June 4, 2012 4:36 pm at 4:36 pm #878367HealthParticipant
Sam -“However, as I mentioned above, it is seemingly a Machlokes between the Nodah Bihudah and the Sefer Abudraham as to whether or not Lashon Hakodesh can change based on how people speak”
Where’s the Mekor? Tell me where the Pnei Yeshua is also -I’d like to look it up.June 5, 2012 12:23 am at 12:23 am #878368Sam2Participant
Health: I don’t know off the top of my head. I do know that Rav Schachter quoted a Noda Bihudah that attacks the whole premise of the Sefer Abudraham. Part of his Ta’ana was that Davening isn’t in an inherent Lashon Hakodesh because it’s not in Biblical Hebrew. The Abudraham would say back that since it was the spoken Hebrew of the time of Chazal it counts as Lashon Hakodesh.June 5, 2012 12:54 am at 12:54 am #878369pcozMember
igros moshe orach chaim 8 (i think) says that any version of lashon hakodesh spoken by a significant element of klal yisroel has a din of lashon hakodeshJune 5, 2012 1:56 am at 1:56 am #878370Sam2Participant
Pcoz: Do you mean OC 5? There is no OC 8, but OC 5 is in volume 8.June 5, 2012 2:30 am at 2:30 am #878371TomcheMember
The Radak (Sefer HaMichlol, introduction) writes that Loshon HaKodesh is all but forgotten to us, and all we have left is what is in Tanach.
The Chasam Sofer notes that while Chazal used many words and phrases borrowed from the Greeks and Romans, they never coined a new word, as has been done in modern Hebrew, for in their holy opinion it was preferable to use other languages rather than create even a single new word that did not have its like, its example, in the Torah, since it could not be rooted in sanctity.
The Chasam Sofer EH 2:11 says that in ancient times Jews used to use a modified version of the non-Jewish languages for everyday (divrei chol) talk, similar to what Yiddish is.
The Chasam Sofer writes that the reason Jews do not speak Loshon Hakodesh as a speaking language is because it is inappropriate to use a holy language while enveloped in Tumah, which is our current status. The Rambam writes that a love song in Hebrew is more repulsive to Hashem than the same song in Arabic, for instance, because the pollution of the Holy language is an additional crime. If someone wants to store pornography in his house, thats bad enough. But to store it in the Aron HaKodesh is unspeakably worse. So to cause Loshon HaKodesh to be used as a street language, complete with all the disgusting ways it is used today in Israel, is just more of a reason why we should make sure it never gets into the streets. For our Creator to look down at the world and see His holy language – or even elements of it – used in magazines such as are sold in Kiosks on Yaffo or Dizengoff Street, or spoken by the lowest of the low trying to make a sale, is not something that he or we are happy about.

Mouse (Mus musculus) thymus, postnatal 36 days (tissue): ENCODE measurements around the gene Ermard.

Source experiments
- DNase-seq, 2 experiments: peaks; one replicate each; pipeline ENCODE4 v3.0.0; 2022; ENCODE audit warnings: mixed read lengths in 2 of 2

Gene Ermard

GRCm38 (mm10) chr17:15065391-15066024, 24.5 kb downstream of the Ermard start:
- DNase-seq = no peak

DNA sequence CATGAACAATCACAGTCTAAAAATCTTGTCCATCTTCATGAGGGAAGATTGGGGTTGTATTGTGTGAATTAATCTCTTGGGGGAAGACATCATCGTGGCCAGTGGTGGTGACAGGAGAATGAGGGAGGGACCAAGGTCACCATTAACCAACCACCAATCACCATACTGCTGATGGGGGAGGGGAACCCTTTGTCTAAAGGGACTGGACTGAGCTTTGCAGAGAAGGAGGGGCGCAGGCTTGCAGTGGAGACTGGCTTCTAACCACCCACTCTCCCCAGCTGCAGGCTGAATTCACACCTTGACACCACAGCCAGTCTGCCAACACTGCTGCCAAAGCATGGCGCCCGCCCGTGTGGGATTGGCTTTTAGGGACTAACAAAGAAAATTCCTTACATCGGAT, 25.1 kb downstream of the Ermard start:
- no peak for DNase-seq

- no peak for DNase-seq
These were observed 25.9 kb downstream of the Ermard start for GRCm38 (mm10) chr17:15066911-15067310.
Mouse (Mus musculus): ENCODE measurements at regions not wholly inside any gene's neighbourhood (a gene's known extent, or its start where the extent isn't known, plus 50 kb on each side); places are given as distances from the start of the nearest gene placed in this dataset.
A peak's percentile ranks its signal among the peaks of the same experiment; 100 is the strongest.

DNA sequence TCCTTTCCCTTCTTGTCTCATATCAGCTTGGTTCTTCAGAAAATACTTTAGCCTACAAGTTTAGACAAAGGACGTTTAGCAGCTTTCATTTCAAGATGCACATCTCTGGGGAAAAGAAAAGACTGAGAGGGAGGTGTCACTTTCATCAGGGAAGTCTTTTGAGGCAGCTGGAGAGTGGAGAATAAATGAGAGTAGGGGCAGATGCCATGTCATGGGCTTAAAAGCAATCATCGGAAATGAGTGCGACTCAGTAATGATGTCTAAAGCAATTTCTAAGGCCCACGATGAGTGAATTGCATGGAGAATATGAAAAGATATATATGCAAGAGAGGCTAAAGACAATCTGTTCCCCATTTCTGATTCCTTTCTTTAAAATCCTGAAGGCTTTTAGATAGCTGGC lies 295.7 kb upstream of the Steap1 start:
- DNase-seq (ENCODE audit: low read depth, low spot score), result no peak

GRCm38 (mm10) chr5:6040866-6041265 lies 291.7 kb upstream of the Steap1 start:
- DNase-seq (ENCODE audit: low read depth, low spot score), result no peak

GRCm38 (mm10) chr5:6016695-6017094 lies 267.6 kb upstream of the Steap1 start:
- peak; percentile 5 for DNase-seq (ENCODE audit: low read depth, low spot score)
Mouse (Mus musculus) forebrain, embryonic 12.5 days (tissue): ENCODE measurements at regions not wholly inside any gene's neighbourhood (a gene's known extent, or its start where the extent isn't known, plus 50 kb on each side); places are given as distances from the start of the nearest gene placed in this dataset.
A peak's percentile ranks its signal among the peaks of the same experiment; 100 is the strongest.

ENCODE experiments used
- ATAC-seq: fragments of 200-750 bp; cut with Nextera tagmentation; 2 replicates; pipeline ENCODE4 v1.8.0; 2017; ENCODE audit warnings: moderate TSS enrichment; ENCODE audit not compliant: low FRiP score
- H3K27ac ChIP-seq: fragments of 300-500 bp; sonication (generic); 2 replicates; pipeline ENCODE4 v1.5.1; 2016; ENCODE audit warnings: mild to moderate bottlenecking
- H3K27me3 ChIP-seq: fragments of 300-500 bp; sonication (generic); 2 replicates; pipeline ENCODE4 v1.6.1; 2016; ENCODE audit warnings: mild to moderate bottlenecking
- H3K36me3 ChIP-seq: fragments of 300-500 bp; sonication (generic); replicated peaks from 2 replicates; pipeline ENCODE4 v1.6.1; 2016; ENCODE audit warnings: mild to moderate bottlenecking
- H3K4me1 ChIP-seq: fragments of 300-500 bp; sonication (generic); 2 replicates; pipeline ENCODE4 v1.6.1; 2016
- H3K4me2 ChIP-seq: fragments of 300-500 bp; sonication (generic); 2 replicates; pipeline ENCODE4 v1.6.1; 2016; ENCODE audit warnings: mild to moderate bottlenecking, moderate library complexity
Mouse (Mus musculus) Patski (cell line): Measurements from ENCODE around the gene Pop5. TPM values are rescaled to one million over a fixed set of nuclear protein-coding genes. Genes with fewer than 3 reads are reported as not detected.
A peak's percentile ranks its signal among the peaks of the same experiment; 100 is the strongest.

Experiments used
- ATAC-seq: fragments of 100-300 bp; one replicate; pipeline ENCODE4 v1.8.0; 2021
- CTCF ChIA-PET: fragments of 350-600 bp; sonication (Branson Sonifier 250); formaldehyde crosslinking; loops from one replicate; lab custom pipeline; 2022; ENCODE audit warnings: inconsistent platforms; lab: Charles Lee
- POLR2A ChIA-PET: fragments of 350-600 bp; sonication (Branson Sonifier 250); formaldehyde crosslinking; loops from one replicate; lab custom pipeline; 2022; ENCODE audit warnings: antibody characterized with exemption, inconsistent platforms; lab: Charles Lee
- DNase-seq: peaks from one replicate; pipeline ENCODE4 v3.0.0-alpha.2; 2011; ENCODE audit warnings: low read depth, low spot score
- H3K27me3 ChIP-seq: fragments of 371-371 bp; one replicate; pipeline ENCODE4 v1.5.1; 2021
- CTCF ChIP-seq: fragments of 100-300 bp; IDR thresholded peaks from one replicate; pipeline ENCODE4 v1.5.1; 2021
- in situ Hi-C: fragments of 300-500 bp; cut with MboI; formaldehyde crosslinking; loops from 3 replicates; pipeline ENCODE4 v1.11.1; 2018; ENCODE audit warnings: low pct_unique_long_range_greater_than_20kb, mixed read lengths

The Kuzari writes that Avrohom Avinu, therefore, spoke 2 different languages. One for holy speech – that was Loshon HaKodesh, and the other for mundane speech – that, the Kuzari says was some non-Jewish language that Avrohom Avinu took and changed around a little on his own. And thats the idea behind Yiddish. It is a non-Jewish language that we took and twisted a bit in order to make it exclusive among us.June 5, 2012 1:49 pm at 1:49 pm #878372mddMember
So, Tomche, I guess ” universita” and “otobus” should be o.k.? How is it different from Chazal practice?June 5, 2012 2:12 pm at 2:12 pm #878373mddMember
Gemora laments the use of Aramaic and says Hebrew should have been used (end of Sotah and in B.K.)!June 6, 2012 4:27 am at 4:27 am #878374HealthParticipant
Tomche -“So to cause Loshon HaKodesh to be used as a street language, complete with all the disgusting ways it is used today in Israel, is just more of a reason why we should make sure it never gets into the streets.”
You’re basically saying like Sam that LK can exist in Ivrit, but you’re saying it’s Ossur to use it. I disagree; even if you say LK can exist nowadays in modern form -you can speak Ivrit. Because I hold Ivrit is Not LK and it’s a new language that was made up. (It’s not even a Jewish language.) They have a different pronuciation than LK amongst other reasons. If it would be LK because LK can be spoken in modern form -then speaking Ivrit would be Ossur. Many Choshuv Jews have spoken and speak Ivrit.
What your saying about Yiddish is true. Klal Yisroel did this throughout the ages. The Medrash says Hashem said Anochi in the first commandment of the Aseres Hadibros so Klal Yisroel could understand. The Jews at that time didn’t speak Hebrew. They spoke a dialect of Egyptian. “Anochi” was part of this language. Acc. to this Medrash that’s what it means Shelo Sheeno Es Loshonom.
They didn’t want to speak Egyptian like the Mitzreeyim so they spoke this dialect – which they (the Jews) only spoke.
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